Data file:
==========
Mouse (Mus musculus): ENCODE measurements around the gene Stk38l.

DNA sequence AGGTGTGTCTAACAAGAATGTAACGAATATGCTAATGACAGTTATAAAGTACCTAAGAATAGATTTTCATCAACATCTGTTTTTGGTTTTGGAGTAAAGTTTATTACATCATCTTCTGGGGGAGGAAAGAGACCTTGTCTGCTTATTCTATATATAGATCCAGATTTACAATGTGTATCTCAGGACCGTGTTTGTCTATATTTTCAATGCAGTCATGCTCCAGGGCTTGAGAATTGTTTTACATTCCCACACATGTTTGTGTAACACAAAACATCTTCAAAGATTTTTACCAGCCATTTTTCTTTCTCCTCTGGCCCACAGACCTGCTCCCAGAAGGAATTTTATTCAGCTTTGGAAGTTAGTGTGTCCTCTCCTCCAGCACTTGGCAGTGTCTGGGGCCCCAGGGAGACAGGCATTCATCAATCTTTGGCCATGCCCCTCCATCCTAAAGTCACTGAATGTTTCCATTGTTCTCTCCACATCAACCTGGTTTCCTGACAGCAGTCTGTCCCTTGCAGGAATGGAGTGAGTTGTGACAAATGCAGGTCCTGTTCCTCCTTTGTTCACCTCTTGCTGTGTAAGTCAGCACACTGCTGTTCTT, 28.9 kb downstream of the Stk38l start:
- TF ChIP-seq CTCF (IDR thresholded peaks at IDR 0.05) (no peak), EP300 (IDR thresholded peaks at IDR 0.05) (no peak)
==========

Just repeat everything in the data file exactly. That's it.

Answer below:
Mouse (Mus musculus): ENCODE measurements around the gene Stk38l.

DNA sequence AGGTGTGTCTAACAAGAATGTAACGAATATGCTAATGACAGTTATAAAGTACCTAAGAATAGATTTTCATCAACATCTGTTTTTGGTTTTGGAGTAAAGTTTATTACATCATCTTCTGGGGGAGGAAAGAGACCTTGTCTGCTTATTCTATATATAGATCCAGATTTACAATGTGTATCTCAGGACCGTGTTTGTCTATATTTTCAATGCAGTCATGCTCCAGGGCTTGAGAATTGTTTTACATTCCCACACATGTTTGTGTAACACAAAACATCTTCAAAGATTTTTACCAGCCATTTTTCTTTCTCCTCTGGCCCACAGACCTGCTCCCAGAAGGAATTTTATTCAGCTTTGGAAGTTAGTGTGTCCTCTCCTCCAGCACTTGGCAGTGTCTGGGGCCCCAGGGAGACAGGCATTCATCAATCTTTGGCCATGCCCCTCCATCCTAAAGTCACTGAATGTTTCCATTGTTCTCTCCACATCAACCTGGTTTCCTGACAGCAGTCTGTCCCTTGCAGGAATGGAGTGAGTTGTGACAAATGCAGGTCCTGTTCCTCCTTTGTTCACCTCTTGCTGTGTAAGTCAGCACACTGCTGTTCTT, 28.9 kb downstream of the Stk38l start:
- TF ChIP-seq CTCF (IDR thresholded peaks at IDR 0.05) (no peak), EP300 (IDR thresholded peaks at IDR 0.05) (no peak)